The unabridged points out that the word “mimeograph” was “formerly a trademark.” One of Edison’s lost patents, now liberated into the lingua franca. Even though nobody really uses a mimeograph machine anymore. Will LaserJet suffer such a fate? Will there come a point in which nobody will really remember HP and the word “laserjet” will become released from corporate avarice? A hundred years from now, some amateur etymologist will flip through the unabridged dictionary and see “formerly a trademark” for “laserjet” (with the crude caps humbled), with the meaning somewhat transmuted and no mention of the parent company. But today, we must tread carefully. LaserJet is a registered trademark.

If America remains “caught in crucifixion machine,” then certainly there is hope within the native tongue. And would such a line of inquiry have been pursued had I been surrounded by all of my books? Perhaps there is something to be said for Spartan literary studies.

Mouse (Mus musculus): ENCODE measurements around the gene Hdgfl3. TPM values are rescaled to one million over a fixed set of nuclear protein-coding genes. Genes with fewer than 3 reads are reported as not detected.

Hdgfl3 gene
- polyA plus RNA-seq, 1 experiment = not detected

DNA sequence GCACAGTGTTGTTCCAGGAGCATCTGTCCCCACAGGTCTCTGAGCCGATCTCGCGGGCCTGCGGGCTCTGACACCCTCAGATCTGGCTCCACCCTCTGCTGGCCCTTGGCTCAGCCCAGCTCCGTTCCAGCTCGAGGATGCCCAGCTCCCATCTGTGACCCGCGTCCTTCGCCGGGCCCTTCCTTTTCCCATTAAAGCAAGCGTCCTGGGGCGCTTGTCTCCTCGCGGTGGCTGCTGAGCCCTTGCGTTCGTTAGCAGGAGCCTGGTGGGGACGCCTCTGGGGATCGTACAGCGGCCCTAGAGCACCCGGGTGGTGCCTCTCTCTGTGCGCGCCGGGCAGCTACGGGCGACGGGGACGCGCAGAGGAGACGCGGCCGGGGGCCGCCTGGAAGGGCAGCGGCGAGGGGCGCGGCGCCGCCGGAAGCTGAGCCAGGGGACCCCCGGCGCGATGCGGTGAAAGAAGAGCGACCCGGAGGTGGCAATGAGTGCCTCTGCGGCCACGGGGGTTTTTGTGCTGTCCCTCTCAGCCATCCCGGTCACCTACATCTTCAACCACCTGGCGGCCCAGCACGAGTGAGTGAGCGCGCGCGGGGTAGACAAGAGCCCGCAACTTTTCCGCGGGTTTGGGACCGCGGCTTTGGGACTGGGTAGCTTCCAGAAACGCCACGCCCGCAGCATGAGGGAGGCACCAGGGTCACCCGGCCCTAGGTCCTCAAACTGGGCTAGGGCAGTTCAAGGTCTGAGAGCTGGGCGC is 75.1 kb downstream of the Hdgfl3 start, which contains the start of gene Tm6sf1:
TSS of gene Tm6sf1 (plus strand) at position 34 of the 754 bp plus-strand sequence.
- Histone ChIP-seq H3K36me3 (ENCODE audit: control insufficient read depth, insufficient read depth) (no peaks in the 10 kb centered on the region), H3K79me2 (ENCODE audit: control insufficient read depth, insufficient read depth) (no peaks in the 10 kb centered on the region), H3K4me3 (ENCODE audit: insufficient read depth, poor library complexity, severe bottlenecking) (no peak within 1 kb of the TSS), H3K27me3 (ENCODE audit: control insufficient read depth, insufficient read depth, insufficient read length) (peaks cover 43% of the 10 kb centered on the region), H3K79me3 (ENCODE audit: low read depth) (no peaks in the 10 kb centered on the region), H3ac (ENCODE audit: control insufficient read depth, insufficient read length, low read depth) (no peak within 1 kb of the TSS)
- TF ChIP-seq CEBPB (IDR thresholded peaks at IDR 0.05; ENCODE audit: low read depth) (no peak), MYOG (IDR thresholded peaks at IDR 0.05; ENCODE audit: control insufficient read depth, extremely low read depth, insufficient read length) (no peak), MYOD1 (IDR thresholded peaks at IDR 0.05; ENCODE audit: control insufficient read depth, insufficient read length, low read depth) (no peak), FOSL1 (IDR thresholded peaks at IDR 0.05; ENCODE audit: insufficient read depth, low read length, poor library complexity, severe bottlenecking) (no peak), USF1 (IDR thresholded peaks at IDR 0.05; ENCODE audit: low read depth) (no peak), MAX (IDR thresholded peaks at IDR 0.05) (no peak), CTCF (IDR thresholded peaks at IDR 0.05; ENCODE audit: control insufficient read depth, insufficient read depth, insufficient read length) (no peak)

Contents of Box

  • A yellow legal-sized writing pad containing mysterious ideas and plans.
  • An issue of Mike Hampton’s Hot Zombie Chicks.
  • Minidisc case reading “Babbling — Raw #7. Also, The Babbling Project #1.” (No minidisc.)
  • Minidisc case reading “1. Babble 2 6/6/00.” (No minidisc.)
  • Mindisc (with case) reading “Babbling #8.”
  • Y adapter for telephone line.
  • Minidisc case — scratched and unmarked. (No minidisc.)
  • Floppy disk with label scratching out Intellipoint driver, reading “ME — Startup.”
  • Floppy disk (unmarked, unlabeled).
  • Various audiocassettes from November 2004 containing interviews that I conducted to research a still unfinished polyamory play.
  • Minidisc, with case reading “The Babbling Project #2.”
  • Blue Sharpie
  • Box of Bostich No. 10 1000 mini staples
  • Unlabeled green floppy disk
  • Floppy disk reading “Creative stuff began @ work I”
  • Damaged minidisc with Chet Atkins and mysterious “Test 7/21/00” label.
  • Blue Pocket Etch A Sketch
  • CD — containing driver for Olympus digital camera I no longer own.
  • Unusued Ampex magnetic tape still in shrink wrap.
  • 3M Recording Tape containing audio for uncompleted film.
  • Many business cards.
  • Many mysterious microcassettes — what’s on them?
  • An incomplete San Francisco Secondary Schools Pass.
  • A minicomic — Melina Mena’s Sour Milk Sea.
  • A 2004 monthly calendar designed by my friend Tom Working.